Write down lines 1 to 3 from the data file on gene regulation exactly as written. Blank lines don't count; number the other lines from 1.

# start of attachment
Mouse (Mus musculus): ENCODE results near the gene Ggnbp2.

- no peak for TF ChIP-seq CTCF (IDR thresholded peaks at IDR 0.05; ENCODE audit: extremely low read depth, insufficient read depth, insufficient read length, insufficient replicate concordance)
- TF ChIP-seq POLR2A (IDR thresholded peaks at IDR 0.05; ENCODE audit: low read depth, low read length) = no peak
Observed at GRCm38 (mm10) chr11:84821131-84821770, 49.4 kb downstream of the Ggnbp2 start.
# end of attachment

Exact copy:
Mouse (Mus musculus): ENCODE results near the gene Ggnbp2.

- no peak for TF ChIP-seq CTCF (IDR thresholded peaks at IDR 0.05; ENCODE audit: extremely low read depth, insufficient read depth, insufficient read length, insufficient replicate concordance)
- TF ChIP-seq POLR2A (IDR thresholded peaks at IDR 0.05; ENCODE audit: low read depth, low read length) = no peak